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Food Safety Focus (193rd Issue, August 2022) – Article 2

Food Safety and Flooding

Reported by Mr. Arthur YAU, Scientific Officer,
Risk Communication Section, Centre for Food Safety

During the summer and typhoon seasons, Hong Kong often experiences severe and protracted rainstorms, where flooding may occur in some locations. With the advent of global climatic change, the combination of heavy rainfall, tropical cyclones and warmer temperatures is a recipe for more frequent flooding. Floodwater can contaminate food, and adverse weather might cause local or widespread power cuts, resulting in spoilage of perishable food due to disruption of refrigeration. While the sun shines, it is a good time to review how to prepare for such emergencies and deal with the fallout relating to food safety.

Food Safety Hazards of Floodwater

Flooding poses a potential food safety concern. Foods may be inundated in floodwater contaminated with sewage that can carry disease-causing microorganisms such as E. coli, Salmonella, hepatitis A virus and norovirus, as well as other contaminants. Dampened food is also susceptible to mould growth. Therefore, it is important to take proper precautions before and after a flood to ensure food safety.

If flooding is expected, position food storage areas and refrigerators as far away from floodwater as feasible. After floods, make sure all affected work surfaces, utensils and kitchen equipment are cleaned and disinfected before handling food. If wooden chopping boards and wooden utensils have come into contact with floodwater, dispose of them.

Food Salvage after Floods

When planning to salvage food after floods, it is important not to eat any food that has been submerged in floodwater and has not been packaged in a waterproof container. Only foods packed commercially in metal cans with double-seamed lids and retort pouches (i.e. shelf-stable food in packaging comprised of a flexible foil laminate. See Figure 2) are regarded as waterproof. After discarding any damaged items that exhibit signs of swelling, leakage, rusting or dents, the intact ones can be salvaged for consumption with careful handling: First, remove any labels and wipe or brush away any dirt or silt attached. Wash the packaging of the food items with water and soap and rinse thoroughly. This is followed by sanitisation, which can be achieved by immersing the items in clean boiling water for two minutes. Allow the sanitised items to air dry for at least one hour before storing, and relabel them with product information such as the product name and expiry date. These items should also be marked 'to be used first' and consumed as soon as possible.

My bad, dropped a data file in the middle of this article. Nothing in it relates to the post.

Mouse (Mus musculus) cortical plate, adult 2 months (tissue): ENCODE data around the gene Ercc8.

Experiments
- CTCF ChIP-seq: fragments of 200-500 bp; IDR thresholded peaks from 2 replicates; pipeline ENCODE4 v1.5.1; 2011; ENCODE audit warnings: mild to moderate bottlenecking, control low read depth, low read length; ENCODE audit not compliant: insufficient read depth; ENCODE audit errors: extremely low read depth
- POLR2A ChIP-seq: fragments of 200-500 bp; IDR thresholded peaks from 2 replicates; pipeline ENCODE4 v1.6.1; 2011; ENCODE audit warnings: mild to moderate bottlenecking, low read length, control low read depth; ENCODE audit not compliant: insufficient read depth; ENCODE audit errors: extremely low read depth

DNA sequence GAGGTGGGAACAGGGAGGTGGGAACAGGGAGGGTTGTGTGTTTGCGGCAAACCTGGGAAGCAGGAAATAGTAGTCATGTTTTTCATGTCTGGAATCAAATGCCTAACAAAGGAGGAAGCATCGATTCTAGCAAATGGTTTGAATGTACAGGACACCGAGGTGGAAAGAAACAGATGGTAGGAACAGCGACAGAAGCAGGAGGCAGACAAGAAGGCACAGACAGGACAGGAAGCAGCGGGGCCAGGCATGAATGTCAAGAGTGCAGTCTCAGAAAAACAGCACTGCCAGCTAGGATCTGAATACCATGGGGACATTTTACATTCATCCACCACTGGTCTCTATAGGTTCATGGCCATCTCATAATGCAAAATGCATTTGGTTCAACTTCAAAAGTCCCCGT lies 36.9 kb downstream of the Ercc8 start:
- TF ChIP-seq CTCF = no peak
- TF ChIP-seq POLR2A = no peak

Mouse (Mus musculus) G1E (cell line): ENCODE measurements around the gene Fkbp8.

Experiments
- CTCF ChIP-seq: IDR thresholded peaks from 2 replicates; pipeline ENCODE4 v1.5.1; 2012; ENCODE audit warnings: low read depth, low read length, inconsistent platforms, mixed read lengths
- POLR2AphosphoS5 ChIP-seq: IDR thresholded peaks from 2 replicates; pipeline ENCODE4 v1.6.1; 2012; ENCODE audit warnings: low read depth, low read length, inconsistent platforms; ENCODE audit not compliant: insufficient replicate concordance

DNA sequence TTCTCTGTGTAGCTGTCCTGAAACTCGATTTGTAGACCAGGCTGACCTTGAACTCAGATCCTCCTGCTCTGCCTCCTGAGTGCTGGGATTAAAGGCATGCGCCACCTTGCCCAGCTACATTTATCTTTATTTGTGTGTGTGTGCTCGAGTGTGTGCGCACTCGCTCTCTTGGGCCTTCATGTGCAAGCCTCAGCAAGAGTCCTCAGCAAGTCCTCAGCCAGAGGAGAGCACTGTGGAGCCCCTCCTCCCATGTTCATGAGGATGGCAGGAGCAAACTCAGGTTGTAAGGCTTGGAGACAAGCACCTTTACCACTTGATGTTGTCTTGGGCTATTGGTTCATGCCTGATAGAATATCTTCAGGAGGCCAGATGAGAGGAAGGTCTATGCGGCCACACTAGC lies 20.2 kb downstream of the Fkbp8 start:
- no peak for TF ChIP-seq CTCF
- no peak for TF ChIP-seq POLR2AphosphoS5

Figure 2: Types of food packages that can and that cannot be saved after exposure to flood water
Figure 2: Types of food packages that can and that cannot be saved after exposure to flood water

All non-prepackaged foods, as well as those not in a waterproof packaging, such as containers with screw caps, snap lids, pull tops or crimped caps that have come into contact with floodwater should be discarded. Food in paper carton, plastic or cloth packaging, as well as home-canned food, immersed in floodwater should also be tossed away. This is because there are no practical methods of reconditioning or processing to salvage these foods.

What to Do in Case of a Power Cut

Heavy rainstorms and flooding can occasionally disrupt power supplies, which render refrigerators and freezers incapable of keeping food at safe temperatures. Upon a power cut, take note of when it began. Keeping the refrigerator and freezer doors closed can help maintain a safe storage temperature. When electrical supply is restored, follow the ‘two-hour / four-hour principle’ for perishable items such as meat, seafood, eggs, dairy products and cooked dishes. When the power is off for more than four hours, do not taste the food to determine its safety. If in doubt, toss out the food.

Roles of Food Businesses

Food businesses have the responsibility of ensuring food safety, and should not supply discarded, spoiled or rotten foods damaged by floods or power cuts for human consumption. Defective food products should be set aside, bagged in refuse sacks and tagged as unfit for human consumption. Food businesses have to safely dispose of condemned food items to ensure that they will not be consumed. After emergencies, business should be suspended until thorough clean-up and disinfection is completed in order to prevent foodborne diseases caused by food contamination or poor environmental hygiene.